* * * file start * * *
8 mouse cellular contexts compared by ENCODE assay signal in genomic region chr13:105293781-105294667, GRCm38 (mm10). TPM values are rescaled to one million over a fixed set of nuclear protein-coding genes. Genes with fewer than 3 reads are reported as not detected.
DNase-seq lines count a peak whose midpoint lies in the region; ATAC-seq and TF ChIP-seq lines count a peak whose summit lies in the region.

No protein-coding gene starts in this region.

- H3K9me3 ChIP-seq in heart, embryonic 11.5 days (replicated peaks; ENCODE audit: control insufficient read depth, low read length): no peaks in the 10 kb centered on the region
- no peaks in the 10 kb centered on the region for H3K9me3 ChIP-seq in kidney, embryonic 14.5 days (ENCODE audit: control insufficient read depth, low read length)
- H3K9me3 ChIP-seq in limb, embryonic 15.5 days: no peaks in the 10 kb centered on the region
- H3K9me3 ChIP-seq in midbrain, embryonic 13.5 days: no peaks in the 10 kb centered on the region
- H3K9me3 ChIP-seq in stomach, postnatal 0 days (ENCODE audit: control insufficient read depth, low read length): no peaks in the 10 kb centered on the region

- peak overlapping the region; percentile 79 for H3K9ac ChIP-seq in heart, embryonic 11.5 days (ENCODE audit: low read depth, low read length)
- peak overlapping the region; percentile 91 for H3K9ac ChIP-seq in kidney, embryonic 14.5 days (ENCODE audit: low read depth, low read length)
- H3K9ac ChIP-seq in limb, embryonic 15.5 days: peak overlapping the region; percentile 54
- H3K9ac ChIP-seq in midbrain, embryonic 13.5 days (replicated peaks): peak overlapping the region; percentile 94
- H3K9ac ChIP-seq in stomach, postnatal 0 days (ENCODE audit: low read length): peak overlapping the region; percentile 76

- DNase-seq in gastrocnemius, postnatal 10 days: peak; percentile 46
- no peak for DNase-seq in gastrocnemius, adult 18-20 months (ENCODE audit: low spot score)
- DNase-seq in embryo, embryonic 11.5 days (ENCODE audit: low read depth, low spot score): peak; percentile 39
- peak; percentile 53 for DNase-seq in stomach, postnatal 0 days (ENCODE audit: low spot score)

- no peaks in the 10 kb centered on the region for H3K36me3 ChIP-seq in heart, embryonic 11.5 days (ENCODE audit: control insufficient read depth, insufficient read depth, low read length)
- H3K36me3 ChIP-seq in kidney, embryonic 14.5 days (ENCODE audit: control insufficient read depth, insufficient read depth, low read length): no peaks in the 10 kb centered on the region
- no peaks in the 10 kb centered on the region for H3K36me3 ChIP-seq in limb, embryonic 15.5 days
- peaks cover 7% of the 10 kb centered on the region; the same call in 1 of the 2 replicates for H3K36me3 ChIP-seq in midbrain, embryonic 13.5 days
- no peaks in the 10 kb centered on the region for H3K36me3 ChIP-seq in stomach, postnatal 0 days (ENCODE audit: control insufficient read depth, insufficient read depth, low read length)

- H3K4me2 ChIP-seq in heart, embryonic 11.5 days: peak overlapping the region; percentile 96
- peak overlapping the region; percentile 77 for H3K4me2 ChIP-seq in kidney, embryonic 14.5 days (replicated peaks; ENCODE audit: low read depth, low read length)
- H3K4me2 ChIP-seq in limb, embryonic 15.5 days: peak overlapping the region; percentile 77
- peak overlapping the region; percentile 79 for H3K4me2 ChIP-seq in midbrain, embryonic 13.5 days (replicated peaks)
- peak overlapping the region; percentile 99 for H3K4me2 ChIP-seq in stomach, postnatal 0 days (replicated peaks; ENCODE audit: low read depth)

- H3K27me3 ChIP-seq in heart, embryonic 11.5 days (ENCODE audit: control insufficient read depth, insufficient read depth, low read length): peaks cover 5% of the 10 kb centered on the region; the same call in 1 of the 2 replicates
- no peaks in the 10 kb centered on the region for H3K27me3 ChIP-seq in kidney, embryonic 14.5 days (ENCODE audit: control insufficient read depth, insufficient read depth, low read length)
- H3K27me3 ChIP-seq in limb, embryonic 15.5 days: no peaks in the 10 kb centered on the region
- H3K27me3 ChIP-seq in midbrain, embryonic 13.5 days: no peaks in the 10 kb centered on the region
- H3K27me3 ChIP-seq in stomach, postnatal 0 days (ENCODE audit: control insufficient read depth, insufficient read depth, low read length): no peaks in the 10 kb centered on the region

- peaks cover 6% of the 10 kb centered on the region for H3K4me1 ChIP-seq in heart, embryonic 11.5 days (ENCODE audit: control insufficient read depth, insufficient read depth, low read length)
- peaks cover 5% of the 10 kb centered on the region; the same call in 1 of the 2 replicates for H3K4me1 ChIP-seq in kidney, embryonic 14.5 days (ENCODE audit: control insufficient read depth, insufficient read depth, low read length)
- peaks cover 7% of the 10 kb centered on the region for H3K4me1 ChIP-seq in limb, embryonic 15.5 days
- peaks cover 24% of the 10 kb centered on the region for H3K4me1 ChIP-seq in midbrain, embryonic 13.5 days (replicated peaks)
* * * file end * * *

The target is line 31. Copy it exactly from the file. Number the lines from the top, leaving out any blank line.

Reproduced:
- H3K27me3 ChIP-seq in midbrain, embryonic 13.5 days: no peaks in the 10 kb centered on the region